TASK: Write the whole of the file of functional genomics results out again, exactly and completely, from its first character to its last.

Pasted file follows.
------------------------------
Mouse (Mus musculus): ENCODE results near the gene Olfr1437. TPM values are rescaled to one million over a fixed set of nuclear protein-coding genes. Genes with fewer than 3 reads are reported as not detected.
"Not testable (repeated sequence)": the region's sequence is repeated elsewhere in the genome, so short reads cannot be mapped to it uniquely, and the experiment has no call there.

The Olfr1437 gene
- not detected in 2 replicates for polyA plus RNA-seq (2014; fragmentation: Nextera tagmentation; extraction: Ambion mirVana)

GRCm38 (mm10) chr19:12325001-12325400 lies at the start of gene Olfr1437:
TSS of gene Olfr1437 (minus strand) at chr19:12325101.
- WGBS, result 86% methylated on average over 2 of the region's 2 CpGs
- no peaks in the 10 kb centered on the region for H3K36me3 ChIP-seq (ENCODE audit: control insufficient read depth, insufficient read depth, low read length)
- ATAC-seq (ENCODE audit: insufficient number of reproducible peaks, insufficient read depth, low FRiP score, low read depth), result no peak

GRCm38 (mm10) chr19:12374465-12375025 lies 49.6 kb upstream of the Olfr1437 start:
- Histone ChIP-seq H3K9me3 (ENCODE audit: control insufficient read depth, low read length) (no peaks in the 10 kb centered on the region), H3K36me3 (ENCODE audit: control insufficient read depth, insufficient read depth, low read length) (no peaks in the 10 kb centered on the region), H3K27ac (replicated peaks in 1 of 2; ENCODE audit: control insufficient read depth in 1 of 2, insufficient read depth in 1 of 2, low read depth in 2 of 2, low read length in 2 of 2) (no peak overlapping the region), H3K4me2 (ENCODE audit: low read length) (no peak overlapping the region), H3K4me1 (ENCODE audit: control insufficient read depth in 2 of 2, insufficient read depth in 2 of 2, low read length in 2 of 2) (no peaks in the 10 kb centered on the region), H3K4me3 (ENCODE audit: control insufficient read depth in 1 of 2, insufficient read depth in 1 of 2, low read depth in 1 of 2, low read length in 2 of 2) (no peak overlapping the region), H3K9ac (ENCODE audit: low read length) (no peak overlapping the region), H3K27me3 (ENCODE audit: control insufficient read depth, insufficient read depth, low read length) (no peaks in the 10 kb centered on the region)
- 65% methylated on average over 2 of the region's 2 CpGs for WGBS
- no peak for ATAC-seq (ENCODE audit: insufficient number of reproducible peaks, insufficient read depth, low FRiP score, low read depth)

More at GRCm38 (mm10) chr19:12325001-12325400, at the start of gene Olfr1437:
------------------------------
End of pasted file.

Mouse (Mus musculus): ENCODE results near the gene Olfr1437. TPM values are rescaled to one million over a fixed set of nuclear protein-coding genes. Genes with fewer than 3 reads are reported as not detected.
"Not testable (repeated sequence)": the region's sequence is repeated elsewhere in the genome, so short reads cannot be mapped to it uniquely, and the experiment has no call there.

The Olfr1437 gene
- not detected in 2 replicates for polyA plus RNA-seq (2014; fragmentation: Nextera tagmentation; extraction: Ambion mirVana)

GRCm38 (mm10) chr19:12325001-12325400 lies at the start of gene Olfr1437:
TSS of gene Olfr1437 (minus strand) at chr19:12325101.
- WGBS, result 86% methylated on average over 2 of the region's 2 CpGs
- no peaks in the 10 kb centered on the region for H3K36me3 ChIP-seq (ENCODE audit: control insufficient read depth, insufficient read depth, low read length)
- ATAC-seq (ENCODE audit: insufficient number of reproducible peaks, insufficient read depth, low FRiP score, low read depth), result no peak

GRCm38 (mm10) chr19:12374465-12375025 lies 49.6 kb upstream of the Olfr1437 start:
- Histone ChIP-seq H3K9me3 (ENCODE audit: control insufficient read depth, low read length) (no peaks in the 10 kb centered on the region), H3K36me3 (ENCODE audit: control insufficient read depth, insufficient read depth, low read length) (no peaks in the 10 kb centered on the region), H3K27ac (replicated peaks in 1 of 2; ENCODE audit: control insufficient read depth in 1 of 2, insufficient read depth in 1 of 2, low read depth in 2 of 2, low read length in 2 of 2) (no peak overlapping the region), H3K4me2 (ENCODE audit: low read length) (no peak overlapping the region), H3K4me1 (ENCODE audit: control insufficient read depth in 2 of 2, insufficient read depth in 2 of 2, low read length in 2 of 2) (no peaks in the 10 kb centered on the region), H3K4me3 (ENCODE audit: control insufficient read depth in 1 of 2, insufficient read depth in 1 of 2, low read depth in 1 of 2, low read length in 2 of 2) (no peak overlapping the region), H3K9ac (ENCODE audit: low read length) (no peak overlapping the region), H3K27me3 (ENCODE audit: control insufficient read depth, insufficient read depth, low read length) (no peaks in the 10 kb centered on the region)
- 65% methylated on average over 2 of the region's 2 CpGs for WGBS
- no peak for ATAC-seq (ENCODE audit: insufficient number of reproducible peaks, insufficient read depth, low FRiP score, low read depth)

More at GRCm38 (mm10) chr19:12325001-12325400, at the start of gene Olfr1437: